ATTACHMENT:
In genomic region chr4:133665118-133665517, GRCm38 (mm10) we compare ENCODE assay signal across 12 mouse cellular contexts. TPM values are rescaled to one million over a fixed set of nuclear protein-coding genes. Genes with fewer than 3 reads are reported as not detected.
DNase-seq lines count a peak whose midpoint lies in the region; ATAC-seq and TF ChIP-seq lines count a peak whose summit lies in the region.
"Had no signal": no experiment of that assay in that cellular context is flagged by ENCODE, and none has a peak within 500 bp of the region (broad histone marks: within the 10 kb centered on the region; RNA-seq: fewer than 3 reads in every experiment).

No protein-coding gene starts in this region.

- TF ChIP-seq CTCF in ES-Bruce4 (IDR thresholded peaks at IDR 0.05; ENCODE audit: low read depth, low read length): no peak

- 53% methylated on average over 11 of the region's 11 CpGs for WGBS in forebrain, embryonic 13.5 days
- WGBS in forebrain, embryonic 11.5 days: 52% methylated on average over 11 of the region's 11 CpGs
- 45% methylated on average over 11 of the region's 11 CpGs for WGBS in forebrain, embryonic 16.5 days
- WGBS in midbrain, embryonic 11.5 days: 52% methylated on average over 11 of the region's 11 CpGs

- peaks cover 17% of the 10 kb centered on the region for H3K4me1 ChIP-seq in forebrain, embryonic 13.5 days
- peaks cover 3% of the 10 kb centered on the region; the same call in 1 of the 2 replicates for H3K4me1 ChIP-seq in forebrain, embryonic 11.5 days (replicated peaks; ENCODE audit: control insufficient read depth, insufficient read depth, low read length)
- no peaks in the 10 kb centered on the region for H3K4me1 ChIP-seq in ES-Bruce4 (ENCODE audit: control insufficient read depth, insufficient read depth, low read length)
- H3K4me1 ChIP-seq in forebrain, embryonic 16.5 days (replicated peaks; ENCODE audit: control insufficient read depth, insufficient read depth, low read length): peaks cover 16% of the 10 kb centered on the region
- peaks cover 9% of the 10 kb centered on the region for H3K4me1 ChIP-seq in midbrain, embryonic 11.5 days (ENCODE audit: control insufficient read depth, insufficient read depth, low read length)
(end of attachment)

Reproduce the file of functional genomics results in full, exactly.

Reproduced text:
In genomic region chr4:133665118-133665517, GRCm38 (mm10) we compare ENCODE assay signal across 12 mouse cellular contexts. TPM values are rescaled to one million over a fixed set of nuclear protein-coding genes. Genes with fewer than 3 reads are reported as not detected.
DNase-seq lines count a peak whose midpoint lies in the region; ATAC-seq and TF ChIP-seq lines count a peak whose summit lies in the region.
"Had no signal": no experiment of that assay in that cellular context is flagged by ENCODE, and none has a peak within 500 bp of the region (broad histone marks: within the 10 kb centered on the region; RNA-seq: fewer than 3 reads in every experiment).

No protein-coding gene starts in this region.

- TF ChIP-seq CTCF in ES-Bruce4 (IDR thresholded peaks at IDR 0.05; ENCODE audit: low read depth, low read length): no peak

- 53% methylated on average over 11 of the region's 11 CpGs for WGBS in forebrain, embryonic 13.5 days
- WGBS in forebrain, embryonic 11.5 days: 52% methylated on average over 11 of the region's 11 CpGs
- 45% methylated on average over 11 of the region's 11 CpGs for WGBS in forebrain, embryonic 16.5 days
- WGBS in midbrain, embryonic 11.5 days: 52% methylated on average over 11 of the region's 11 CpGs

- peaks cover 17% of the 10 kb centered on the region for H3K4me1 ChIP-seq in forebrain, embryonic 13.5 days
- peaks cover 3% of the 10 kb centered on the region; the same call in 1 of the 2 replicates for H3K4me1 ChIP-seq in forebrain, embryonic 11.5 days (replicated peaks; ENCODE audit: control insufficient read depth, insufficient read depth, low read length)
- no peaks in the 10 kb centered on the region for H3K4me1 ChIP-seq in ES-Bruce4 (ENCODE audit: control insufficient read depth, insufficient read depth, low read length)
- H3K4me1 ChIP-seq in forebrain, embryonic 16.5 days (replicated peaks; ENCODE audit: control insufficient read depth, insufficient read depth, low read length): peaks cover 16% of the 10 kb centered on the region
- peaks cover 9% of the 10 kb centered on the region for H3K4me1 ChIP-seq in midbrain, embryonic 11.5 days (ENCODE audit: control insufficient read depth, insufficient read depth, low read length)